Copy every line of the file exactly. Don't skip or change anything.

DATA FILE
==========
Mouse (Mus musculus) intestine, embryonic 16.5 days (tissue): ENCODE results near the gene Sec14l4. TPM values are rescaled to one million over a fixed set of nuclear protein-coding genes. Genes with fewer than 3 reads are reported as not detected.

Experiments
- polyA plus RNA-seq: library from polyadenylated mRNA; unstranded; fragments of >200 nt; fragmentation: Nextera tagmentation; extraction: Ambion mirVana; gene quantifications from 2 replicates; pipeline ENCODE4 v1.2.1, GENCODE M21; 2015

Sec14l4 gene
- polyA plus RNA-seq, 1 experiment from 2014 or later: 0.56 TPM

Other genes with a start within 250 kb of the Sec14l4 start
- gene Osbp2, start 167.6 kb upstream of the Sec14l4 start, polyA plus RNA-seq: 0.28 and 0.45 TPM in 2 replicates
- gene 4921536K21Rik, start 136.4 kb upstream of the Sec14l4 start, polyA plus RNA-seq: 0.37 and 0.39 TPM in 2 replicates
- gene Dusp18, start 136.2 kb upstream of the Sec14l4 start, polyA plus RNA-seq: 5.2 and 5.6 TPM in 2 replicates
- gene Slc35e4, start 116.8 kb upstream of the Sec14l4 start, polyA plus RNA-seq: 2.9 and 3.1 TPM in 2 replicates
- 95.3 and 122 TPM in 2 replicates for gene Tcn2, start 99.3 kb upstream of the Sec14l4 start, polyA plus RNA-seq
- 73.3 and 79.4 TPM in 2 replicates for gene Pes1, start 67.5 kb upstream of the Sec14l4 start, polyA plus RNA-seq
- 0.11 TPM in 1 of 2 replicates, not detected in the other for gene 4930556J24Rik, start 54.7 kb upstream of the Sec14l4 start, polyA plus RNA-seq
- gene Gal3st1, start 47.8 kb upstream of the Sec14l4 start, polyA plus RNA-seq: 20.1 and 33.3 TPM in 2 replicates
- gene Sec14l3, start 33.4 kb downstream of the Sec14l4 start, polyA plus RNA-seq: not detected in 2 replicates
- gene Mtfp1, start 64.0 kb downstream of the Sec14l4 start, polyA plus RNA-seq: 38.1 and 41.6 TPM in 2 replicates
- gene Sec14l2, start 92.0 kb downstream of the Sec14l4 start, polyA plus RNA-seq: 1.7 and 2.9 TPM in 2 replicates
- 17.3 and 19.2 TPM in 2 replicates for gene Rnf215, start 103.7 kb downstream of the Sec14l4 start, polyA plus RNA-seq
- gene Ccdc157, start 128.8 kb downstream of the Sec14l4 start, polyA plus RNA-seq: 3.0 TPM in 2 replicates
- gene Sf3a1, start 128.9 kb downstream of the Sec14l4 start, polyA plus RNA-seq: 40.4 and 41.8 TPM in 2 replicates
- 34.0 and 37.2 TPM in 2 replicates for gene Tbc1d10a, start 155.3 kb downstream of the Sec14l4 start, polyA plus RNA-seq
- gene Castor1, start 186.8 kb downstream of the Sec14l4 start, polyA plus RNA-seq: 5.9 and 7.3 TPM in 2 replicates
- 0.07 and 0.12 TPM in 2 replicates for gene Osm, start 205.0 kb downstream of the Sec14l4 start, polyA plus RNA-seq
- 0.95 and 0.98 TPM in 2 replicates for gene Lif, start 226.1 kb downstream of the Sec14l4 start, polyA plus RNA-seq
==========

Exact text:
Mouse (Mus musculus) intestine, embryonic 16.5 days (tissue): ENCODE results near the gene Sec14l4. TPM values are rescaled to one million over a fixed set of nuclear protein-coding genes. Genes with fewer than 3 reads are reported as not detected.

Experiments
- polyA plus RNA-seq: library from polyadenylated mRNA; unstranded; fragments of >200 nt; fragmentation: Nextera tagmentation; extraction: Ambion mirVana; gene quantifications from 2 replicates; pipeline ENCODE4 v1.2.1, GENCODE M21; 2015

Sec14l4 gene
- polyA plus RNA-seq, 1 experiment from 2014 or later: 0.56 TPM

Other genes with a start within 250 kb of the Sec14l4 start
- gene Osbp2, start 167.6 kb upstream of the Sec14l4 start, polyA plus RNA-seq: 0.28 and 0.45 TPM in 2 replicates
- gene 4921536K21Rik, start 136.4 kb upstream of the Sec14l4 start, polyA plus RNA-seq: 0.37 and 0.39 TPM in 2 replicates
- gene Dusp18, start 136.2 kb upstream of the Sec14l4 start, polyA plus RNA-seq: 5.2 and 5.6 TPM in 2 replicates
- gene Slc35e4, start 116.8 kb upstream of the Sec14l4 start, polyA plus RNA-seq: 2.9 and 3.1 TPM in 2 replicates
- 95.3 and 122 TPM in 2 replicates for gene Tcn2, start 99.3 kb upstream of the Sec14l4 start, polyA plus RNA-seq
- 73.3 and 79.4 TPM in 2 replicates for gene Pes1, start 67.5 kb upstream of the Sec14l4 start, polyA plus RNA-seq
- 0.11 TPM in 1 of 2 replicates, not detected in the other for gene 4930556J24Rik, start 54.7 kb upstream of the Sec14l4 start, polyA plus RNA-seq
- gene Gal3st1, start 47.8 kb upstream of the Sec14l4 start, polyA plus RNA-seq: 20.1 and 33.3 TPM in 2 replicates
- gene Sec14l3, start 33.4 kb downstream of the Sec14l4 start, polyA plus RNA-seq: not detected in 2 replicates
- gene Mtfp1, start 64.0 kb downstream of the Sec14l4 start, polyA plus RNA-seq: 38.1 and 41.6 TPM in 2 replicates
- gene Sec14l2, start 92.0 kb downstream of the Sec14l4 start, polyA plus RNA-seq: 1.7 and 2.9 TPM in 2 replicates
- 17.3 and 19.2 TPM in 2 replicates for gene Rnf215, start 103.7 kb downstream of the Sec14l4 start, polyA plus RNA-seq
- gene Ccdc157, start 128.8 kb downstream of the Sec14l4 start, polyA plus RNA-seq: 3.0 TPM in 2 replicates
- gene Sf3a1, start 128.9 kb downstream of the Sec14l4 start, polyA plus RNA-seq: 40.4 and 41.8 TPM in 2 replicates
- 34.0 and 37.2 TPM in 2 replicates for gene Tbc1d10a, start 155.3 kb downstream of the Sec14l4 start, polyA plus RNA-seq
- gene Castor1, start 186.8 kb downstream of the Sec14l4 start, polyA plus RNA-seq: 5.9 and 7.3 TPM in 2 replicates
- 0.07 and 0.12 TPM in 2 replicates for gene Osm, start 205.0 kb downstream of the Sec14l4 start, polyA plus RNA-seq
- 0.95 and 0.98 TPM in 2 replicates for gene Lif, start 226.1 kb downstream of the Sec14l4 start, polyA plus RNA-seq